Oklahoma Legislature advances teacher pay raise measures – McClatchy Washington Bureau
At least seven measures that would authorize a pay raise for Oklahoma public school teachers are pending in the state Legislature, but lawmakers have not found a way to pay for them.
Oklahoma will be last in teacher pay this year unless one of the bills passes with enough funding to pay for it, The Tulsa World reported Sunday (http://bit.ly/2lYJ7sz ).
The National Education Association says that Oklahoma ranked 42nd in teacher pay in 2007 with an average $43,551, which includes health, life and retirement benefits.
Then, the recession hit, and the Center for Budget and Policy Priorities says Oklahoma has led the nation in cuts to public education per pupil spending since 2008. The nonpartisan group estimates 27 percent of state per pupil funding, adjusted for inflation, has been cut.
For the past five years, the state has lingered at 49th in the nation in teacher pay, just above Mississippi and South Dakota.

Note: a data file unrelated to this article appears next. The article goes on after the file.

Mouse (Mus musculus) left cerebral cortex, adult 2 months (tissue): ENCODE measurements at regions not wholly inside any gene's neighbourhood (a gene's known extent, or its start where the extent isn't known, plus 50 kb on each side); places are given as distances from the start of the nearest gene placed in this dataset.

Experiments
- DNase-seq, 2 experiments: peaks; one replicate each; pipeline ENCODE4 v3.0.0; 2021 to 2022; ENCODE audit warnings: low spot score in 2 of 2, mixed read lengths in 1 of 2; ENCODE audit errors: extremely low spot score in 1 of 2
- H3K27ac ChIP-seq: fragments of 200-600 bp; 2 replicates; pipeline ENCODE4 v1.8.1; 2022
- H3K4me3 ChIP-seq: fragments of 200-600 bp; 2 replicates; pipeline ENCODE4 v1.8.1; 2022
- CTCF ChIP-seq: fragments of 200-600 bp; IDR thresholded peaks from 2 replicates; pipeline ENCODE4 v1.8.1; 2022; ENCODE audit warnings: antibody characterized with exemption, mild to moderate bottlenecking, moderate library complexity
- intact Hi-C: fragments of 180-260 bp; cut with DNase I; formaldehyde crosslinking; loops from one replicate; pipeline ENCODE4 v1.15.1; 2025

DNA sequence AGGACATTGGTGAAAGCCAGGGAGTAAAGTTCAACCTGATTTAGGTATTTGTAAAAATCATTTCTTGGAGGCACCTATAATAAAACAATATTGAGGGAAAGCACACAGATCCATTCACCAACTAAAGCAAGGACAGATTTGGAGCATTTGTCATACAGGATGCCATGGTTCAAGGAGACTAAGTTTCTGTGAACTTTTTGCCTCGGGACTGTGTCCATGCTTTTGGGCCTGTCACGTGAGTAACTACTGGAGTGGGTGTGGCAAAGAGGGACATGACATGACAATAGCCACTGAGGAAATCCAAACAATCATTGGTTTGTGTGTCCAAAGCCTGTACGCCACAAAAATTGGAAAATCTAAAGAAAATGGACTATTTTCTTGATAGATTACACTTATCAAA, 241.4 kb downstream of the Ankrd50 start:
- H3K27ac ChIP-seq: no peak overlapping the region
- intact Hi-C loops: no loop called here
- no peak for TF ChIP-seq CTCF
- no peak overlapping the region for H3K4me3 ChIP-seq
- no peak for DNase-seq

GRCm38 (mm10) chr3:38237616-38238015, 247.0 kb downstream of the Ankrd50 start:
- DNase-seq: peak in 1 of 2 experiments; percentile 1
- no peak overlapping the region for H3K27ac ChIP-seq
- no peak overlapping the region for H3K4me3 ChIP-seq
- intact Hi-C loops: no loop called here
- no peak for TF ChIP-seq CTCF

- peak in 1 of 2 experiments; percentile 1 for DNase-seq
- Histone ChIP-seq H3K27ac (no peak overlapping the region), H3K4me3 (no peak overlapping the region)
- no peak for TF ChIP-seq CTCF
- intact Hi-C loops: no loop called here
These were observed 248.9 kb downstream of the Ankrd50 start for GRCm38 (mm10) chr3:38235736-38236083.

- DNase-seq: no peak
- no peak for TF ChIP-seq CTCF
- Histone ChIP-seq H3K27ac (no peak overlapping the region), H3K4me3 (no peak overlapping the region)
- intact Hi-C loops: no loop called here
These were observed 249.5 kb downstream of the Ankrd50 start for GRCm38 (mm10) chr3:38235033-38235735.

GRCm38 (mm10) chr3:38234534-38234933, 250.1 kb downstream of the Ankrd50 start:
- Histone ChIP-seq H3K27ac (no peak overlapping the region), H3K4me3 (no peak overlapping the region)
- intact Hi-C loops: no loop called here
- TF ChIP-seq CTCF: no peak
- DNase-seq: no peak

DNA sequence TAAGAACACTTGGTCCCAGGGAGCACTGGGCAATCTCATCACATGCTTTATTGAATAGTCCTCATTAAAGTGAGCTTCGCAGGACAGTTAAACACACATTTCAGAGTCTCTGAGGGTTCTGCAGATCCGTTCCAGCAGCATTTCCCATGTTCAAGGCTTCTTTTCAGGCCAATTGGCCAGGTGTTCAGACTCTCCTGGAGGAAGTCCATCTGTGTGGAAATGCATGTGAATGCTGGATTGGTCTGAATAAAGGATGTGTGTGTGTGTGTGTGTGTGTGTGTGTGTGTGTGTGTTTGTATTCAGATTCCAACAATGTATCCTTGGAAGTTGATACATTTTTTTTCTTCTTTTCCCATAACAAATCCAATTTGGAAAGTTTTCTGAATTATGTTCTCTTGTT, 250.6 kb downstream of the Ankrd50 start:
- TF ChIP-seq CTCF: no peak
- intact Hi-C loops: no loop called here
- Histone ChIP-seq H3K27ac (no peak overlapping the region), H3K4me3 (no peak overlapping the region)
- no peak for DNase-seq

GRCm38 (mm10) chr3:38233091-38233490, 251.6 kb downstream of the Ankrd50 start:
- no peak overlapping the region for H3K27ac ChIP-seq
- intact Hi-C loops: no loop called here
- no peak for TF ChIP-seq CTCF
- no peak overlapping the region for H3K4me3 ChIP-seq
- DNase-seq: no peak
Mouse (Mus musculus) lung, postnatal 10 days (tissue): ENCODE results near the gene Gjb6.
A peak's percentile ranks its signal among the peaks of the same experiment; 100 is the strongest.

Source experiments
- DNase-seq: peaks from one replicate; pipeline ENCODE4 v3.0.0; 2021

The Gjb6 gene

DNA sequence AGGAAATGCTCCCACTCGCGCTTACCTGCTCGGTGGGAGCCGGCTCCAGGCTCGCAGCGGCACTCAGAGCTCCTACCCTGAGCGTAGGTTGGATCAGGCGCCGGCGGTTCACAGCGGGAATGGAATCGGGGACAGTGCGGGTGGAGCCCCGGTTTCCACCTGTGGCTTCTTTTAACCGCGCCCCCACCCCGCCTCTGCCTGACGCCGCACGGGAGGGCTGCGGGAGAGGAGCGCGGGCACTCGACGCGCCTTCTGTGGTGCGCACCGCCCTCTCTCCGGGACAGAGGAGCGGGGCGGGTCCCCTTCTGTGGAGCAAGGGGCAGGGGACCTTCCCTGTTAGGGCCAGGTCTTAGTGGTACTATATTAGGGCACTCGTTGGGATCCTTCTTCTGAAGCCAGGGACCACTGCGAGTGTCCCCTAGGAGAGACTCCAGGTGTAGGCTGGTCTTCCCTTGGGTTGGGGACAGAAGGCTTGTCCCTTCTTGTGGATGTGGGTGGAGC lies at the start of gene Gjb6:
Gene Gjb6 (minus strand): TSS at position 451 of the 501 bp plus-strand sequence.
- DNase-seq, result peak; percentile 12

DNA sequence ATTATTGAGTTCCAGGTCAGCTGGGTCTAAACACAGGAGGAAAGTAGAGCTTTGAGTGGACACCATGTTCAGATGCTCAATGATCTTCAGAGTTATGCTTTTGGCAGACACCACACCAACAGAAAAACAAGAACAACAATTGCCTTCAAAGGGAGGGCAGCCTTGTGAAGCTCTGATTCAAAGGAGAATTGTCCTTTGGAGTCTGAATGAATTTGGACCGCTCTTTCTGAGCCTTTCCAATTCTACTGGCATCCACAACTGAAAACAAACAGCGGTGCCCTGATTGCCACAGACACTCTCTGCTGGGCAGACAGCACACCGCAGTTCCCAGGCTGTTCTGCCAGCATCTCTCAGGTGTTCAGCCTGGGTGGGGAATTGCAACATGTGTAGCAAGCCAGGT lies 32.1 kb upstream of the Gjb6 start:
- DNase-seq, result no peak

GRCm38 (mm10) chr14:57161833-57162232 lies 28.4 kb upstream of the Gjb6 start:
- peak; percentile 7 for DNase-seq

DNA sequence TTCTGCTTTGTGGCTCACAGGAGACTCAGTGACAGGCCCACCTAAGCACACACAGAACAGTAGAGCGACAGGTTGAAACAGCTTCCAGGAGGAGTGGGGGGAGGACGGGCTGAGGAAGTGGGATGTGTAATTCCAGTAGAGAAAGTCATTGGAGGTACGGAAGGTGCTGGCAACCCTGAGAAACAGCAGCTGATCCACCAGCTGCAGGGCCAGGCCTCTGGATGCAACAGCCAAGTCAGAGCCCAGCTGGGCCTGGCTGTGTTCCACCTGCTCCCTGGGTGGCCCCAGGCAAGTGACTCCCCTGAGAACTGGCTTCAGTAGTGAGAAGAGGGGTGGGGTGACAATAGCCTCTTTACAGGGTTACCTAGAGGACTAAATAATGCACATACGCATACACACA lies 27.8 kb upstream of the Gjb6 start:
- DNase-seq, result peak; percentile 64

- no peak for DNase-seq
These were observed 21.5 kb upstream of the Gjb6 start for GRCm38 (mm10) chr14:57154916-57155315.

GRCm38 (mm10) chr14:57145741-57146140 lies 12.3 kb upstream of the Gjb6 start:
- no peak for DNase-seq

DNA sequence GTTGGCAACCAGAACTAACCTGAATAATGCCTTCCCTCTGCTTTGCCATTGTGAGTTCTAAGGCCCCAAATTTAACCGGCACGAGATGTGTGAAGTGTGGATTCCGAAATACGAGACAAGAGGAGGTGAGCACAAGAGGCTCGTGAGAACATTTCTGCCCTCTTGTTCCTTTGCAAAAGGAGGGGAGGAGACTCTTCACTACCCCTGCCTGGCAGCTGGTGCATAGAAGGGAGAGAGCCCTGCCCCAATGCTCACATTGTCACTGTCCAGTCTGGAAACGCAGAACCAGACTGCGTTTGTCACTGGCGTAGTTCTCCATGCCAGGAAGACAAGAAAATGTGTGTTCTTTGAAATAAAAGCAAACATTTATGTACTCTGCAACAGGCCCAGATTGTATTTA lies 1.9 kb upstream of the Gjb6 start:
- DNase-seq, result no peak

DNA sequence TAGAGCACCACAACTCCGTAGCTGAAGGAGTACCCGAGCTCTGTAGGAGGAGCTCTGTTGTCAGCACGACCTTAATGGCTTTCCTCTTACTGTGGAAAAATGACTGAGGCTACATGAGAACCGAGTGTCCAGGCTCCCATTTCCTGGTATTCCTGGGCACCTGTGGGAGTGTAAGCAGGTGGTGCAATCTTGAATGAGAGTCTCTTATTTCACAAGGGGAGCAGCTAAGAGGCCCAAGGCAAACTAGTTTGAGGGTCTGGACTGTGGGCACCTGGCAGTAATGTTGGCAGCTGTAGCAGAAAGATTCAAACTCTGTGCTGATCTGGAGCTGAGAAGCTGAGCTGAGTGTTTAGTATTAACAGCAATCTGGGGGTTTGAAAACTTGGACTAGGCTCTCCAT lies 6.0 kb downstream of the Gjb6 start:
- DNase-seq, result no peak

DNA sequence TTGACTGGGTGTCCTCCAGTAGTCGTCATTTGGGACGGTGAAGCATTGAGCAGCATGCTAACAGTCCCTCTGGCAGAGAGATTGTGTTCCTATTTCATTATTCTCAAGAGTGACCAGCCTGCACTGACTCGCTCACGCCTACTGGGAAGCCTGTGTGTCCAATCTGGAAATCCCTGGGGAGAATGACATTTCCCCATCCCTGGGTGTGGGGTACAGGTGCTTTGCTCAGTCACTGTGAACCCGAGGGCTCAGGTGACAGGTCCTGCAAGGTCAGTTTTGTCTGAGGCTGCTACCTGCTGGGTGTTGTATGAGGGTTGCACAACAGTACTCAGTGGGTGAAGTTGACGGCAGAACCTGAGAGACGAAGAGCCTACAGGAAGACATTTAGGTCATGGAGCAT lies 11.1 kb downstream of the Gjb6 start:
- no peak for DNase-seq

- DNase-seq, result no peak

Both those states passed tax measures specifically for teacher wage increases going into effect this year. In South Dakota, a half-cent sales tax allowed for an $8,500 boost in teacher pay. Mississippi phased in a $2,500 raise followed by merit raises.
Low teacher pay has been the leading cause of the loss of public educators to other states and career fields. But in November, Oklahomans rejected State Question 779 which would have added a penny sales tax to give a $5,000 raise to teachers.
Last year, state agencies had to cut $1.3 billion from their budgets. This year, a shortfall of an additional $868 million is expected. Last week, agencies were told to cut $34.6 million from their budgets this fiscal year. The biggest hit will be in common education at $11.1 million.
“It is not a game,” said Finance Secretary Preston Doerflinger last week. “We need new revenue.”
A measure pending in the House would give a $6,000 raise phased in over the next three years. Six bills pending in the Senate would increase pay in a range from $2,000 to $10,000 a year. Lawmakers say that for every $1,000 in a pay raise, it will cost about $60 million.